Hear Grief Howl
My husband Ed and I lost our two children, our girls, from two different kinds of cancer: Valerie at nine from bone cancer and Stacy at thirty-seven from breast cancer. When people discover that, a disturbed look clouds their eyes and pity thickens their voices. They look at me and wonder aloud, “How does one overcome such tragedy?” I don’t reply since I don’t know. I haven’t overcome anything.
What often follows conversations such as that are unsolicited proposals on how to get on with my life. To ‘overcome’. For instance, I’m told to
- Keep busy
- Join a bereavement group
- Go to a shrink
- Visit Italy
- Go back to school
- Go back to work
- Play golf
- Take an antidepressant
I don’t know how to react to those proposals. As a result, I work hard to remain quiet, my face like a mask. I want to look as if nothing’s changed for me, to appear as I once was, and to smile though my pain festers inside.
And I don’t know what to say to the questions strangers ask: “Are all your children married?” or, “How many children do you have?” I turn away or abruptly change the subject. And those poor folks don’t know what went wrong! I appear rude and I know it and I’m sorry.
Besides not knowing how to handle well meaning and friendly small talk, I sometimes feel unique, although I know I’m not. Many families have lost two or more children. Do the numbers matter? Certainly not. One is too many.
Several months after the September 11 catastrophe, a photo of a retired fireman appeared on the front page of The New York Times. The caption told about his two sons, both firemen, lost in the World Trade Center attack. I thought of writing to him.
Then there was an article about the University of Oregon’s former President, Dave Frohnmayer; he lost two young daughters to the deadly Fanconi anemia, and his third daughter is now showing symptoms of the disease. I wanted to write to him, too.
From time to time, I’d brood over that fireman father, or the university president. The soul-twisting pain that my husband and I are familiar with belongs to them as well. We’re a sad group, we are.
Many years later, my head finally said, “time-out,” and I listened to a bit of the advice not asked for but given anyway. I joined a bereavement group. Ed and I differ on how we handle our losses; no less pain, just different, and I went to the first meeting alone.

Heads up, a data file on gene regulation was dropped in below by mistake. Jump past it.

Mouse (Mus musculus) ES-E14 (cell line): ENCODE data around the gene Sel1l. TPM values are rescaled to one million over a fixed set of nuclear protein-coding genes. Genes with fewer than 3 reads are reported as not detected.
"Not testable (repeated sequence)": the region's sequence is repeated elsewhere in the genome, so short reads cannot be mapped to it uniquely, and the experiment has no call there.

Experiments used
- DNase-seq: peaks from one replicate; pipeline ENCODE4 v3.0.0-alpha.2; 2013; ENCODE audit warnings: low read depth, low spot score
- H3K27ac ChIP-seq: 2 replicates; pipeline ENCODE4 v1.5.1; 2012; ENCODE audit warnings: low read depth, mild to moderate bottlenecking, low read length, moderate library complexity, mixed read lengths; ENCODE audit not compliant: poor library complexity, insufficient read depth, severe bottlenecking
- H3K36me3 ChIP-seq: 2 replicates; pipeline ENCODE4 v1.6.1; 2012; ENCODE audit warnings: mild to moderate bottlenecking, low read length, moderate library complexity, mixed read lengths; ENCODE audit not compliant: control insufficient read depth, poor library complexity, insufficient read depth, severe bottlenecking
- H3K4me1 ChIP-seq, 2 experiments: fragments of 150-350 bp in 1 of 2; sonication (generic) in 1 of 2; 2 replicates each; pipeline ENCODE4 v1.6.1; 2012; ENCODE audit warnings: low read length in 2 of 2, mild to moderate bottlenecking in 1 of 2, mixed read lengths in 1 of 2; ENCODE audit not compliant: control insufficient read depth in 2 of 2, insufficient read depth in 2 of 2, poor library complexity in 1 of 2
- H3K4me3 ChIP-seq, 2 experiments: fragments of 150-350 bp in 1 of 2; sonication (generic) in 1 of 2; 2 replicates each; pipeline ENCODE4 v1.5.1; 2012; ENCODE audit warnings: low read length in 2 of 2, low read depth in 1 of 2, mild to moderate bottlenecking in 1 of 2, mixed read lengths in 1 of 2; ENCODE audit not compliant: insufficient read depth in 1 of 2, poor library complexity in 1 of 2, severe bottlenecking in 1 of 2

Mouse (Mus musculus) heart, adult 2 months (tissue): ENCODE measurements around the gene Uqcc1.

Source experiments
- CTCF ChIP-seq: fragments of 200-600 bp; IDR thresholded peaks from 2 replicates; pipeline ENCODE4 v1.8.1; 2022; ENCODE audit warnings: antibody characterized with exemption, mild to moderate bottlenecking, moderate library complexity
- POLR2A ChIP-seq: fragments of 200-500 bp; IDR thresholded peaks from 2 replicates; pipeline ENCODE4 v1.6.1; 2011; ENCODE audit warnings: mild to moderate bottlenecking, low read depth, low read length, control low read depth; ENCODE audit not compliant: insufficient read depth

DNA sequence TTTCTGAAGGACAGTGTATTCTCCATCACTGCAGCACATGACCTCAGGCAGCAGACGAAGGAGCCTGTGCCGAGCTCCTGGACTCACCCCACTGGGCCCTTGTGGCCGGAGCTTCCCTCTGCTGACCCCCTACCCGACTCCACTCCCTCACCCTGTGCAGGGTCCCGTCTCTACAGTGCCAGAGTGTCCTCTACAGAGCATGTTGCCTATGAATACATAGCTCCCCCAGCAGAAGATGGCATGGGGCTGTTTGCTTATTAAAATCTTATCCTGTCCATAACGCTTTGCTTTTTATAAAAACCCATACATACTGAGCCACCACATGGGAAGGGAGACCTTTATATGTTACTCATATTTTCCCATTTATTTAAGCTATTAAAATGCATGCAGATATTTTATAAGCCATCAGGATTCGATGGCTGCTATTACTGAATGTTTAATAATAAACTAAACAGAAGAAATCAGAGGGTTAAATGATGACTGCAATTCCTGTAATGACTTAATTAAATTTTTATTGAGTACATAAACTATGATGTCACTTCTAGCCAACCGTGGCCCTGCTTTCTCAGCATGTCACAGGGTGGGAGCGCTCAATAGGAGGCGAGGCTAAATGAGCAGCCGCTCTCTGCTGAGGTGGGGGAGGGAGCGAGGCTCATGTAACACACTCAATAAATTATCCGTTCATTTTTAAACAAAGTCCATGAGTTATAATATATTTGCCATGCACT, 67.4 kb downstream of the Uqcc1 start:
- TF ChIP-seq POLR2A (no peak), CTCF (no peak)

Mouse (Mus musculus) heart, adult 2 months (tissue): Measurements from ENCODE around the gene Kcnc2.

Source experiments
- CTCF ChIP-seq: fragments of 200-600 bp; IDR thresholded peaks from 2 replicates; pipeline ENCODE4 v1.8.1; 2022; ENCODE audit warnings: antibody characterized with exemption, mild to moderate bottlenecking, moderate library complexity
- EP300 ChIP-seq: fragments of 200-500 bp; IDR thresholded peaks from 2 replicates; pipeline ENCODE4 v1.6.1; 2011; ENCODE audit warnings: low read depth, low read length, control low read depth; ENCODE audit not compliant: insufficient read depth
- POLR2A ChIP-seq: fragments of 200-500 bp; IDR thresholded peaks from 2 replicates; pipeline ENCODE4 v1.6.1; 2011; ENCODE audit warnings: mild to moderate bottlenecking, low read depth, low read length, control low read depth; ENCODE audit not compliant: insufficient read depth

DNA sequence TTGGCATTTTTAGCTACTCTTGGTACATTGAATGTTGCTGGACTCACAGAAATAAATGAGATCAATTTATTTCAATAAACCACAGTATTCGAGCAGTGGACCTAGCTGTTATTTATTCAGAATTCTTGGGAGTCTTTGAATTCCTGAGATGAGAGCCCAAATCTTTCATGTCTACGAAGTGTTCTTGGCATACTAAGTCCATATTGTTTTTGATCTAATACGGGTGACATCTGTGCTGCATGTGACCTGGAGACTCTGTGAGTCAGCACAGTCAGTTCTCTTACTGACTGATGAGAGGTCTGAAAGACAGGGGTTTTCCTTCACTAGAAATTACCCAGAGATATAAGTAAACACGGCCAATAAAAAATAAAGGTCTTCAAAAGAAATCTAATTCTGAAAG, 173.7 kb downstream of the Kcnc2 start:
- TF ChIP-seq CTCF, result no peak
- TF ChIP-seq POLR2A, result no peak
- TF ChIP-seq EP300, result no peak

There were about ten of us including one mother who had lost a son that past week, another who lost a son twelve years ago, the rest with their losses in-between, sons and daughters of varying ages. We told our stories. Most cried. And nobody told me how to overcome.
That night, among those mothers and fathers, I recognized, once more, that numbers really don’t count. But we have lost our children, whether one or twenty, and in that process, we have lost a piece of our inner self. We have been changed, irrevocably, in ways that more fortunate parents haven’t, whether that change is noticeable or not.
And I recognized something else that night: the need to remember that human beings are individuals. Those of us in the bereavement group have suffered through a horrific happening, or happenings, as the case may be, something that we never expected and that nature hadn’t intended: the death of children before their parents.
Though we have our losses in common, we handle our pain in distinct ways. Some of us can’t stop crying. Some of us keep it all inside. Well, well, we’re individuals! We’re separate spirits! No news there: we’re similar in some ways, different in others. And every one of us needs to be reminded of that from time to time.
So I put on my mask, or leave it off, because that’s who I am. I smile. I’m feisty. I’m in control – most of the time. Furthermore, I accept that I don’t handle certain situations well, but I do my best. I’ve lost my children and suffer my pain my way because that’s – well, that’s who I am.
Posted By Suzann on December 28, 2009
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